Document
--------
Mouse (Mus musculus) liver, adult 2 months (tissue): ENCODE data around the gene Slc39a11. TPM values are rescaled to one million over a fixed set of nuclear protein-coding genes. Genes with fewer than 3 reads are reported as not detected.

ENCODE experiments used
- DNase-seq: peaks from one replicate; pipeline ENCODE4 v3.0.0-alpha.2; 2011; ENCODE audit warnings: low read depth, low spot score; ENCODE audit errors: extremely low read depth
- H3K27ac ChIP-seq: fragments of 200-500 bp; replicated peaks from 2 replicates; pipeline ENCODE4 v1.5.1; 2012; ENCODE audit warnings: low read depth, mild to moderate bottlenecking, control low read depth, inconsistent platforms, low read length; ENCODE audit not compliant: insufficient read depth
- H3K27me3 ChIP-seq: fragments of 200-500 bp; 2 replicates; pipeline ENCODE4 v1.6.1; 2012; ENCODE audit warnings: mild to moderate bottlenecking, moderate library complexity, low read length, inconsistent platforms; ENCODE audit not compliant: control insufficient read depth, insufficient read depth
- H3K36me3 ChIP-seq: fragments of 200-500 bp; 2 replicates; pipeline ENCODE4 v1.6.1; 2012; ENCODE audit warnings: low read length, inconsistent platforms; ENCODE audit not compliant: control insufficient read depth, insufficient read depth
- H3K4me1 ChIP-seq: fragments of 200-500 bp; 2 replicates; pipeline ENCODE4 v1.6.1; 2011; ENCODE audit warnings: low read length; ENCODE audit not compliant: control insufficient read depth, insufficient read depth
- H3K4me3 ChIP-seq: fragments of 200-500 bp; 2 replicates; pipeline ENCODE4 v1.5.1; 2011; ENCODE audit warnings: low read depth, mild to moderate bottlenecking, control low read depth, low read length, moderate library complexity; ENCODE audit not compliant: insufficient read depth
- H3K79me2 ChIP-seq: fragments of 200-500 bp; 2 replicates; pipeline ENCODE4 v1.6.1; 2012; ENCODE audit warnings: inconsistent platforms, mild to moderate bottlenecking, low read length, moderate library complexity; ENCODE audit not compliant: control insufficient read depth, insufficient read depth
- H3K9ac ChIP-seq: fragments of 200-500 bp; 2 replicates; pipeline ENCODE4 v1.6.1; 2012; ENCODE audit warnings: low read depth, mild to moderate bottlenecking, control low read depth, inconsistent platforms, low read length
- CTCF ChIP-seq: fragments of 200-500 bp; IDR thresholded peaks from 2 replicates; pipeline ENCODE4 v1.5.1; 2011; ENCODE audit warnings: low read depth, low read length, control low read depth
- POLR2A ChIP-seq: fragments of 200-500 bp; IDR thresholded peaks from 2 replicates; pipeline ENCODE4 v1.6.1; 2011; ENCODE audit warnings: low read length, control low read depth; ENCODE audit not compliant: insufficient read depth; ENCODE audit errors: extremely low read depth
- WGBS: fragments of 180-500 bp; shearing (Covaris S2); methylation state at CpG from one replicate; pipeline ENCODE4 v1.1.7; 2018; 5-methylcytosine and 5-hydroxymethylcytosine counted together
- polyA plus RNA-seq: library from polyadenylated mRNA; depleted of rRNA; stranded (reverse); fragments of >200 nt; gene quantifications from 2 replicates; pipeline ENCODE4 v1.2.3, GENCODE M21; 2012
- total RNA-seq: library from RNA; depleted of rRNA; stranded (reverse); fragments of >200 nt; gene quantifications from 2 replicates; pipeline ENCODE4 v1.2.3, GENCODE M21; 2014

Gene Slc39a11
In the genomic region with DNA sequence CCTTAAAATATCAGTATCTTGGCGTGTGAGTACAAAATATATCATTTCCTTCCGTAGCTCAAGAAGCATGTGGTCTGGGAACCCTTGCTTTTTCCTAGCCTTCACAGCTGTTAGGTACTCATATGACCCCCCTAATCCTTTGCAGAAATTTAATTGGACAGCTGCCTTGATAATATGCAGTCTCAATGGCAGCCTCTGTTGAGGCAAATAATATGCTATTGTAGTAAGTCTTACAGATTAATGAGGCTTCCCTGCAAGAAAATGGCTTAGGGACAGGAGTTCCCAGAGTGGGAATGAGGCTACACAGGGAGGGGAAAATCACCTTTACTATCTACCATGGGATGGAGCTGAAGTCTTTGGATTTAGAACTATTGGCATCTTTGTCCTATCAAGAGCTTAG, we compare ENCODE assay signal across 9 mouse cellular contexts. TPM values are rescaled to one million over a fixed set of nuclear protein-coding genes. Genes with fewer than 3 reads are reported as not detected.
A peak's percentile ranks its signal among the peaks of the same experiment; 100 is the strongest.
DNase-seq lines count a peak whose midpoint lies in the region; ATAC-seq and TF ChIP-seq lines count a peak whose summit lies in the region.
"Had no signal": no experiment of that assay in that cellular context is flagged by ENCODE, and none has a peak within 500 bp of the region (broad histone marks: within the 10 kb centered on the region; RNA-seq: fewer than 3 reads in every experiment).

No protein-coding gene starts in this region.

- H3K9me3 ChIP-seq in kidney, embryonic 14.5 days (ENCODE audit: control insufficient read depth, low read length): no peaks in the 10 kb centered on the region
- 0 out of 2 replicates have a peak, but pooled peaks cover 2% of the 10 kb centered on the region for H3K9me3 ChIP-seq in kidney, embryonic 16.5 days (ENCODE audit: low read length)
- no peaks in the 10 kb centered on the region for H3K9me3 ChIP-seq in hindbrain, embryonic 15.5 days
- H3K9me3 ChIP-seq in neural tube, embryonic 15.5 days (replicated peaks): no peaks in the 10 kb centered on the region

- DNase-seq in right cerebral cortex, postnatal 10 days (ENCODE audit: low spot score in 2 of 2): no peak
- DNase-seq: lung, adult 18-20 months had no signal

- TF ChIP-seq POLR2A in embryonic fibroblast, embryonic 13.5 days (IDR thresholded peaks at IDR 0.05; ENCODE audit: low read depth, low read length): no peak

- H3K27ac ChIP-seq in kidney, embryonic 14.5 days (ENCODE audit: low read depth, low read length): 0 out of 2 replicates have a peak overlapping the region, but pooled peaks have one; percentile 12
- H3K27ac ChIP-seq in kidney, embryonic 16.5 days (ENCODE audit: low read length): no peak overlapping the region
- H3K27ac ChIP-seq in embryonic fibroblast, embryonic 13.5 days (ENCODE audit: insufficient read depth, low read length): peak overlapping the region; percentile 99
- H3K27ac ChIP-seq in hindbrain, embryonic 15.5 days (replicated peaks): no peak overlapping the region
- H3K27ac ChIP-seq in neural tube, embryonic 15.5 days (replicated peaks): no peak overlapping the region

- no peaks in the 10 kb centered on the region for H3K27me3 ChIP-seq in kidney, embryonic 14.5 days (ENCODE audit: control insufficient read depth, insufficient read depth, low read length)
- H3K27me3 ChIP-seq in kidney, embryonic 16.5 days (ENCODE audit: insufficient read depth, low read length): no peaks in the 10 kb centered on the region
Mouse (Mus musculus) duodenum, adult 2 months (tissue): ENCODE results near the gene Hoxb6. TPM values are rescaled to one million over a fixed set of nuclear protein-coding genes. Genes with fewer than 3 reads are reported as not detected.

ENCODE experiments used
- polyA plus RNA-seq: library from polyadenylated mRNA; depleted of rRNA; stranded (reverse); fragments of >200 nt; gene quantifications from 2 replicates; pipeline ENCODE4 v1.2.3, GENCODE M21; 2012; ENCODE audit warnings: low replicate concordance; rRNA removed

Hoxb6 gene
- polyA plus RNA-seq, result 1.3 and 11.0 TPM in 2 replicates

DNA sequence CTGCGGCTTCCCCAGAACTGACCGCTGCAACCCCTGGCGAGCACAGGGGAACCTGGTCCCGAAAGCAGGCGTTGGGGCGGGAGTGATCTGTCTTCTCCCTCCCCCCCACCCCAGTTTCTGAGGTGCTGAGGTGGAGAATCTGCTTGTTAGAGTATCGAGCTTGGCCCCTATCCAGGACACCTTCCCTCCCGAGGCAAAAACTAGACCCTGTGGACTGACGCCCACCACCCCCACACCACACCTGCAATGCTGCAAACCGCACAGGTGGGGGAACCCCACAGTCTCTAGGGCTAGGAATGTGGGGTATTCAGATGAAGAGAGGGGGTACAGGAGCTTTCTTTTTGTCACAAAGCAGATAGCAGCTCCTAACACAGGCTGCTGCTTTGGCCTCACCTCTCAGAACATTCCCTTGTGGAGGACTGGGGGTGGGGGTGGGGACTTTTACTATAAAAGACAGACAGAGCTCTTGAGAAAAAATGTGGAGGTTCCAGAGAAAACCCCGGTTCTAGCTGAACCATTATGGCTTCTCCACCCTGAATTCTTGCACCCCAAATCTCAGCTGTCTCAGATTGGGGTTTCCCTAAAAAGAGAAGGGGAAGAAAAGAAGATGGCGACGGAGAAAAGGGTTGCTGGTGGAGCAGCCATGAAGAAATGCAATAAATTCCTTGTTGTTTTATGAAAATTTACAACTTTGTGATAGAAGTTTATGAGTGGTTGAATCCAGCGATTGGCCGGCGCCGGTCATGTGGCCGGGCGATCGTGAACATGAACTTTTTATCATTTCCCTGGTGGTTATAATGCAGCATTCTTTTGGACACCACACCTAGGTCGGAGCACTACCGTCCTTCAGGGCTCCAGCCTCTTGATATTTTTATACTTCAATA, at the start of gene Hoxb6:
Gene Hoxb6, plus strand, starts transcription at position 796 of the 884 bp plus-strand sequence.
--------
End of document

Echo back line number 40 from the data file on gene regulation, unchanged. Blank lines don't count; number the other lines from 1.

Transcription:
- polyA plus RNA-seq, result 1.3 and 11.0 TPM in 2 replicates